So I’ve been doing a lot of traveling lately, which meant less time for me to spend with Felicia (my DreamWeaver XE
). And while I’ve been traveling, I’ve been exploring the world of English Paper Piecing, which has given me the opportunity to explore the relationship of various shapes together in a way that I never did strictly machine sewing. But now, as I do with most learnings and creative developments, I want to expand this into new arenas. Enter appliqué and Gina (my new ScanNCut2
If you don’t know what English Paper Piecing is, it’s a type of hand-sewing where you baste fabric onto shapes and then stitch them together. So I recently released a new pattern called Flowermania and I’ve almost completed a finished quilt which I’m beyond stoked to quilt up on Felicia. And I’m a big fan of creating complimentary pillows for quilts that aren’t matchy-matchy, but definitely belong in the same family as the quilt. Which is the intent of this post, to encourage you to open your mind, if you’re not doing it already, to alternate techniques when making various items that you want to go together.
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Attack of the Applique![/caption]
PREPARING THE SHAPES
So Gina (ScanNCut) recently joined my family and as soon as I started tinkering around with her, I had the idea to create an appliqué version of the pattern of shapes using the included shapes with the machine. It literally took like two minutes to get the shapes ready online at ScanNCut Canvas and I was ready to cut out the shapes.
I was using three different colors of fabric for the appliqué, so I affixed all three based on where I placed the shapes onto an appliqué contact sheet and then put it on the standard mat where it was ready for Gina’s magic to occur. And boy oh boy was it magical to watch.
After peeling up the shapes from the mat, I rough estimated the placement of each on the denim and ironed them in place.
I used the white Brother embroidery thread in the bobbin and my choices thread choices to zigzag stitch (2.0 width, 0.2 length) around the edge of each shape following the center line of the J foot with the edge of the fabric.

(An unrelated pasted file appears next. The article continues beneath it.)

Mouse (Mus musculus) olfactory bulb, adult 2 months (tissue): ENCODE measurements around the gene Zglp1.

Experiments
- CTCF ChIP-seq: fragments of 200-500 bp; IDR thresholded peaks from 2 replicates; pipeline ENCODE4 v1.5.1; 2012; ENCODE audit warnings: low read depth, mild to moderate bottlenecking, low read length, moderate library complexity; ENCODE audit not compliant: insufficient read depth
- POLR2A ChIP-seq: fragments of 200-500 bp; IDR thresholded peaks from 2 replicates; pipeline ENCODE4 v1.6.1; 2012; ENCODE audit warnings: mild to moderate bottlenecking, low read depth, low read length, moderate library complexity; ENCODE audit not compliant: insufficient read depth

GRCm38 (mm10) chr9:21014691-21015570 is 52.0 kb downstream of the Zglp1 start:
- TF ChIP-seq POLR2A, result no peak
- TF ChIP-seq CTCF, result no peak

Once I was done with stitching the entire flower, I seriously stared at it for a long as I daydreamed of patting myself on the back because this amazing idea panned out better than I expected.
So for the pillow, I created a basic envelop-backed pillow with the main fabric panels, where I sewed the edges at a 1/4” seam right sides together and then flipped it right side out. And this was legit pretty as it was, but I was feeling like it needed something subtle but fancy for the border. Instead of binding the border or using piping, I decided to use one of the decorative stitches on Felicia 1” on the inside of the seam to simulate the effect. And woweewow
did it blow me away. I used a black thread for the stitching, so it’s very subtle, but the potential for variation in this technique of pillow borders is so ooh la la that I just had to include it in this post as well.
And like seriously,
from start to finish, this pillow took very little time and yet it looks very cool and chic and expensive to me. I will most definitely be using Gina a lot in the future to create this type of partner to my existing and future projects. I look forward to seeing y’all taking this idea and running with it!
Keep it positive y’all,
(AKA Mister Domestic)